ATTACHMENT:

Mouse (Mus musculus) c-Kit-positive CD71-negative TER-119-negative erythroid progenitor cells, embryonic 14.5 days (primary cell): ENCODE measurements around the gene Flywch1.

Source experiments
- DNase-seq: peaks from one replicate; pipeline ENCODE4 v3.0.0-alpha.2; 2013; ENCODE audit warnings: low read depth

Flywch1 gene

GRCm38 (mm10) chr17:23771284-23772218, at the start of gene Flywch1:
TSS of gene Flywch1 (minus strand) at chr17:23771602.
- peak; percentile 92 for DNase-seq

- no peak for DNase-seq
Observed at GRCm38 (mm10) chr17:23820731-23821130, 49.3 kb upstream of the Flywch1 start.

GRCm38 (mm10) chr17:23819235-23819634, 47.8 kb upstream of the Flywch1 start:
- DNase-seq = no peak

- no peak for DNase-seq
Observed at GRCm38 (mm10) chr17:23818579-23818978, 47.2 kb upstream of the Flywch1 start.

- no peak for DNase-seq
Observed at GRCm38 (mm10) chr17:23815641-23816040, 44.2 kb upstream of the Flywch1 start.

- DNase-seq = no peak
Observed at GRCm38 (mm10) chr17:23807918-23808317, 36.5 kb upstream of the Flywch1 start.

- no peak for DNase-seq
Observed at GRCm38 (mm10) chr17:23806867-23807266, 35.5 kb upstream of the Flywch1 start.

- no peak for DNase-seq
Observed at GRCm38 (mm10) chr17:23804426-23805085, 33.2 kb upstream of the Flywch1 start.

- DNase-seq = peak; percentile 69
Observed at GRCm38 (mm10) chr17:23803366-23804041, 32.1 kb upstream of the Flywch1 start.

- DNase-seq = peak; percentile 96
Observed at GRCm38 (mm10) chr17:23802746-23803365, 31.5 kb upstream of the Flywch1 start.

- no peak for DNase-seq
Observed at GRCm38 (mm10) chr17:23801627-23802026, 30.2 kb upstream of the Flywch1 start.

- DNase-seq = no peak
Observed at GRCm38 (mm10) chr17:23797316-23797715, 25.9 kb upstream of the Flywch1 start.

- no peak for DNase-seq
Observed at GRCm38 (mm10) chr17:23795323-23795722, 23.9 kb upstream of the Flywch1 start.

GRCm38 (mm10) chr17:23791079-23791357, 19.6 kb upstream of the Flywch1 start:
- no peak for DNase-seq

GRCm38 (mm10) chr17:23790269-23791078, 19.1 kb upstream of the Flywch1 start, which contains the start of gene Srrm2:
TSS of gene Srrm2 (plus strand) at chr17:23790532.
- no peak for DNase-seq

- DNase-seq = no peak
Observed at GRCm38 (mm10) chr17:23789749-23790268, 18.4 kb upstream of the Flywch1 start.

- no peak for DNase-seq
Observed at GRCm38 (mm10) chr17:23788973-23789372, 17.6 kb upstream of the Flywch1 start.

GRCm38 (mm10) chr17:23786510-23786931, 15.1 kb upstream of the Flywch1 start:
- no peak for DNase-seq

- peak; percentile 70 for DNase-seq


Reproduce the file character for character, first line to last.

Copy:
Mouse (Mus musculus) c-Kit-positive CD71-negative TER-119-negative erythroid progenitor cells, embryonic 14.5 days (primary cell): ENCODE measurements around the gene Flywch1.

Source experiments
- DNase-seq: peaks from one replicate; pipeline ENCODE4 v3.0.0-alpha.2; 2013; ENCODE audit warnings: low read depth

Flywch1 gene

GRCm38 (mm10) chr17:23771284-23772218, at the start of gene Flywch1:
TSS of gene Flywch1 (minus strand) at chr17:23771602.
- peak; percentile 92 for DNase-seq

- no peak for DNase-seq
Observed at GRCm38 (mm10) chr17:23820731-23821130, 49.3 kb upstream of the Flywch1 start.

GRCm38 (mm10) chr17:23819235-23819634, 47.8 kb upstream of the Flywch1 start:
- DNase-seq = no peak

- no peak for DNase-seq
Observed at GRCm38 (mm10) chr17:23818579-23818978, 47.2 kb upstream of the Flywch1 start.

- no peak for DNase-seq
Observed at GRCm38 (mm10) chr17:23815641-23816040, 44.2 kb upstream of the Flywch1 start.

- DNase-seq = no peak
Observed at GRCm38 (mm10) chr17:23807918-23808317, 36.5 kb upstream of the Flywch1 start.

- no peak for DNase-seq
Observed at GRCm38 (mm10) chr17:23806867-23807266, 35.5 kb upstream of the Flywch1 start.

- no peak for DNase-seq
Observed at GRCm38 (mm10) chr17:23804426-23805085, 33.2 kb upstream of the Flywch1 start.

- DNase-seq = peak; percentile 69
Observed at GRCm38 (mm10) chr17:23803366-23804041, 32.1 kb upstream of the Flywch1 start.

- DNase-seq = peak; percentile 96
Observed at GRCm38 (mm10) chr17:23802746-23803365, 31.5 kb upstream of the Flywch1 start.

- no peak for DNase-seq
Observed at GRCm38 (mm10) chr17:23801627-23802026, 30.2 kb upstream of the Flywch1 start.

- DNase-seq = no peak
Observed at GRCm38 (mm10) chr17:23797316-23797715, 25.9 kb upstream of the Flywch1 start.

- no peak for DNase-seq
Observed at GRCm38 (mm10) chr17:23795323-23795722, 23.9 kb upstream of the Flywch1 start.

GRCm38 (mm10) chr17:23791079-23791357, 19.6 kb upstream of the Flywch1 start:
- no peak for DNase-seq

GRCm38 (mm10) chr17:23790269-23791078, 19.1 kb upstream of the Flywch1 start, which contains the start of gene Srrm2:
TSS of gene Srrm2 (plus strand) at chr17:23790532.
- no peak for DNase-seq

- DNase-seq = no peak
Observed at GRCm38 (mm10) chr17:23789749-23790268, 18.4 kb upstream of the Flywch1 start.

- no peak for DNase-seq
Observed at GRCm38 (mm10) chr17:23788973-23789372, 17.6 kb upstream of the Flywch1 start.

GRCm38 (mm10) chr17:23786510-23786931, 15.1 kb upstream of the Flywch1 start:
- no peak for DNase-seq

- peak; percentile 70 for DNase-seq